Six Degrees of Bacon Separation


Who is the best connected Hollywood star?

Is it Arnold Schwarzenegger, Sharon Stone, Tom Cruise or maybe a veteran, such as Paul Newman? No way. The correct answer is: Kevin Bacon.

He may not be the best-known, highest-paid or most bankable of actors, but to movie trivia buffs who are playing the “Kevin Bacon Game,” alternatively known as “Six Degrees of Kevin Bacon,” he is the center of the known Hollywood universe.

The game, which has become a popular party game, especially on college campuses, seeks to show that a connection can be made between Bacon and any other actor who has ever appeared in an American movie, with rare exceptions.


Here’s how it works, using Elvis Presley as an example. One of Presley’s films was “Viva Las Vegas” (1964), which also featured Ann-Margret. Ann-Margret appeared in “Carnal Knowledge” (1971) with Jack Nicholson. And Nicholson was in “A Few Good Men” (1992) with Bacon. It took three films to make the connection, so Presley can be said to have a Bacon number of 3.

But there is a more elegant solution. It can be found on an Internet site created by a couple of graduate students at the University of Virginia.

For their source material they used the online “Internet Movie Database,” an advertising-supported site that lists credits for almost half a million film actors around the world. The students devised software to generate a Bacon database and they put it online as the “Oracle"-- I go to the site, type in “Elvis Presley” and a few seconds later it tells me that the true Bacon number for the king of rock ‘n’ roll is 2. He was in “Change of Habit” (1970) with Edward Asner, and Asner was in “JFK” (1991) with Bacon.

“The information to do this was all online; we just put it together for fun,” said Brett Tjaden, 26. “Our conjecture was that no performer who has appeared in an American film had a Bacon number greater than 4.”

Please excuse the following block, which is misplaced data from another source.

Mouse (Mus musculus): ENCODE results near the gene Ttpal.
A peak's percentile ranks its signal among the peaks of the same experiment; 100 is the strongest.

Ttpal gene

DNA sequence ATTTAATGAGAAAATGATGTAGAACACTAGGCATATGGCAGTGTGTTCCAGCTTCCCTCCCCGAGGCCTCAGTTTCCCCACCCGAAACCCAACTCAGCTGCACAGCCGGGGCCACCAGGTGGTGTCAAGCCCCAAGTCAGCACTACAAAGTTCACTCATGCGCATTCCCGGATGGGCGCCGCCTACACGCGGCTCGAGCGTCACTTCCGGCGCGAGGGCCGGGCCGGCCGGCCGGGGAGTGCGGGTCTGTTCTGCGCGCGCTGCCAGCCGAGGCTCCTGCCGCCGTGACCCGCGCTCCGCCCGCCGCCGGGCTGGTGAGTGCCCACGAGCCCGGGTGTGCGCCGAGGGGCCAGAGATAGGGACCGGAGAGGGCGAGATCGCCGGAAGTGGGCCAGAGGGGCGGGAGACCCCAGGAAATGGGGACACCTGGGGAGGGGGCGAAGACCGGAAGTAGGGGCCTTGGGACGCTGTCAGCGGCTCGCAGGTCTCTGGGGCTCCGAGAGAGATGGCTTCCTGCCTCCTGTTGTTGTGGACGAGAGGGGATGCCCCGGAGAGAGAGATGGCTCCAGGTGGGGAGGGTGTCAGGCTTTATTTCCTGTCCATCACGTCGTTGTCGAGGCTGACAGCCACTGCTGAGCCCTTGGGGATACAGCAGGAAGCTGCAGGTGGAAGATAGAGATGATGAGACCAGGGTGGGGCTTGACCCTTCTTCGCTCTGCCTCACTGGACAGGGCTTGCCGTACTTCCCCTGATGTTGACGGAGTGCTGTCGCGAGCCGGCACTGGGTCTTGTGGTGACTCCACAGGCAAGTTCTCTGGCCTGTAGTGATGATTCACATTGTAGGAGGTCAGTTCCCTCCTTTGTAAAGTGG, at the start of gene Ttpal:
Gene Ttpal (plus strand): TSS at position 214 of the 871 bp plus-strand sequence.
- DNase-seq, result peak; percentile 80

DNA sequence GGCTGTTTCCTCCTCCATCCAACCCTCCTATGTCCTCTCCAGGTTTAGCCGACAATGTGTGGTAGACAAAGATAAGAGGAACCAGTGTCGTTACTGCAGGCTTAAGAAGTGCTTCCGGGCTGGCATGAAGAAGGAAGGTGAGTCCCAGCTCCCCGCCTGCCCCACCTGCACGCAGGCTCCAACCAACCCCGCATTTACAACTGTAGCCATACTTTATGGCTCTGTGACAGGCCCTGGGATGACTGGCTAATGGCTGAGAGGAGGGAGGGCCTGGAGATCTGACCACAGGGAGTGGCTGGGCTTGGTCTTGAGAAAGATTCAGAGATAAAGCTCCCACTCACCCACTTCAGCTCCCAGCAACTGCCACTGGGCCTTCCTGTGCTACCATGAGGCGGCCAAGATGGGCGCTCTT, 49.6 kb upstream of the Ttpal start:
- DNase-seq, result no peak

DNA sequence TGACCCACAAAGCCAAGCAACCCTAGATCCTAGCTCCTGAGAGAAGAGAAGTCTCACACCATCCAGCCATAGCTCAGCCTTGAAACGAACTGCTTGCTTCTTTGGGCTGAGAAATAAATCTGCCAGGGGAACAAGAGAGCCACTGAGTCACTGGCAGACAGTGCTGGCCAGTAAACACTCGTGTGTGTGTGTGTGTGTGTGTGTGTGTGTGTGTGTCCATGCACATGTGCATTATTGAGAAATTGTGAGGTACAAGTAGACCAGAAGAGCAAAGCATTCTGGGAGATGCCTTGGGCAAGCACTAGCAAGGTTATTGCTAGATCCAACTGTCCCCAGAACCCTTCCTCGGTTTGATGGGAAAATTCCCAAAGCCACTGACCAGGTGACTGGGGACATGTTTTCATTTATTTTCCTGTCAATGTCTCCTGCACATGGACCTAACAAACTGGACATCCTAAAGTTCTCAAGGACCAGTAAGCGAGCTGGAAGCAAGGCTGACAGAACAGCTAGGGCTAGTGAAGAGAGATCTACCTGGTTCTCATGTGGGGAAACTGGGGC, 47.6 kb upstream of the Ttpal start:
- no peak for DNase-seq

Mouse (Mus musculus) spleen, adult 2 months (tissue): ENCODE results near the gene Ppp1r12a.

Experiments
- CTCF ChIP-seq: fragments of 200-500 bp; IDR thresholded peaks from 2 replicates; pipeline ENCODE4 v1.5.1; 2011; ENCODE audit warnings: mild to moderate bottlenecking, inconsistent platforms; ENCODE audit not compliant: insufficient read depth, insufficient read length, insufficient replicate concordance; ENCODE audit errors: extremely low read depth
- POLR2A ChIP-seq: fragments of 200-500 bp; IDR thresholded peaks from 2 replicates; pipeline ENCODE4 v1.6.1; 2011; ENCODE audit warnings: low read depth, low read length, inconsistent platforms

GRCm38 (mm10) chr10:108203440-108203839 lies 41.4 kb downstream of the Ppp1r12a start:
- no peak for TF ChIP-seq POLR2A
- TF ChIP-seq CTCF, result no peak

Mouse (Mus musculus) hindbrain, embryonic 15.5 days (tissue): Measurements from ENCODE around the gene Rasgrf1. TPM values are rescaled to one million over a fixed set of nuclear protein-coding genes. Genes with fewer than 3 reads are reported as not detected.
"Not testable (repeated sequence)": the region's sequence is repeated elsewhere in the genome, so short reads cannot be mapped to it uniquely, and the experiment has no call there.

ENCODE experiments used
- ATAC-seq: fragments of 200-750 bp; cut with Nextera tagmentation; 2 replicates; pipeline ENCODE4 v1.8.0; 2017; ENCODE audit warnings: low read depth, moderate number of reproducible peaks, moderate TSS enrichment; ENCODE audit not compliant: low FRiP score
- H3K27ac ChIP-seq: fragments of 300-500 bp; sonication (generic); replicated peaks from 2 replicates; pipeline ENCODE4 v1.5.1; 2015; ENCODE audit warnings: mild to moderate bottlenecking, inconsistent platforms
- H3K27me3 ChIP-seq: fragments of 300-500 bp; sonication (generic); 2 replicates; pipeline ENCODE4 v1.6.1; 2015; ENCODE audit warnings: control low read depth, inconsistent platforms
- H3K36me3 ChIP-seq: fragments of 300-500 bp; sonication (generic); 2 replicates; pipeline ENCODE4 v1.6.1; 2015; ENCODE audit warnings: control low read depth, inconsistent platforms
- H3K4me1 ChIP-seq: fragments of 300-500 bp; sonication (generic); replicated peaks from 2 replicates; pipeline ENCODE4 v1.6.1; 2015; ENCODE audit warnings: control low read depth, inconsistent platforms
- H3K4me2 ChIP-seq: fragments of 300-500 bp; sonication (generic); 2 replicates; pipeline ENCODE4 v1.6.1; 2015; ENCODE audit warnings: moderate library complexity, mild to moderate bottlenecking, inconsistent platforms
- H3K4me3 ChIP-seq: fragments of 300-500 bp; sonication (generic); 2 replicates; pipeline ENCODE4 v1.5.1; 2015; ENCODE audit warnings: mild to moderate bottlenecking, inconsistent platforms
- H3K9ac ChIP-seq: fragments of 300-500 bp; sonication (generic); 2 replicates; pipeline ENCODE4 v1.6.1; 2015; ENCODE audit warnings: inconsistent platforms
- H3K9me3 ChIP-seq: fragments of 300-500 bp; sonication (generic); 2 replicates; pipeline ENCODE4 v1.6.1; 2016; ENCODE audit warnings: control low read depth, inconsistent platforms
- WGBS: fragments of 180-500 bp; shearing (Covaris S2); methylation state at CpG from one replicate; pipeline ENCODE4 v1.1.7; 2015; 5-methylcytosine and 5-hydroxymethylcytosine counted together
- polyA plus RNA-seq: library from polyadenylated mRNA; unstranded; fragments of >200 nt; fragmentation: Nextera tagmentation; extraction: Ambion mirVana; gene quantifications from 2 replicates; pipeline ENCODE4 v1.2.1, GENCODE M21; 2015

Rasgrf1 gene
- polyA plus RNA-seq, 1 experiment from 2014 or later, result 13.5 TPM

How about Stan Laurel? He was in “Bonnie Scotland” (1935) with Vernon Steele, who was in “Dolores Claiborne” (1994) with Jennifer Jason Leigh, who was in “The Big Picture” (1989) with Bacon. Laurel is a 3.

Let’s get a bit more esoteric. Ann Dvorak, who played Paul Muni’s sister in the classic “Scarface” (1932), was in “Three on a Match” (1932) with Humphrey Bogart, who was in “The Wagons Roll at Night” (1941) with Eddie Albert, who was in “The Big Picture.”

You get the idea. Tjaden said the database can now pinpoint more than 170,000 actors who have a Bacon connection. “Bacon was a good choice for the game because he appeared in movies with big casts and a lot of well-known actors,” Tjaden said.

Still, some of the connections are amazing. The most expert trivia whiz could be excused from not knowing the name of Dmitri Vasilyev, a Russian actor who appeared in only one film, the 1928 silent “Plenniki Morya.” But Vasilyev has a Bacon number of 6.


Vasilyev doesn’t have the highest number on the list; there are currently 17 at level 7. One is Grace Ariyawimal, who appears in the Sri Lankan film “Visidela” (1994).

Tjaden said he and his buddy Glenn Wasson have gotten some negative e-mail from people accusing them of ruining the game by providing an easy way to find answers. But the reaction has mostly been positive. “There were a few people out there,” Tjaden added, “who saw the site and offered us jobs.”

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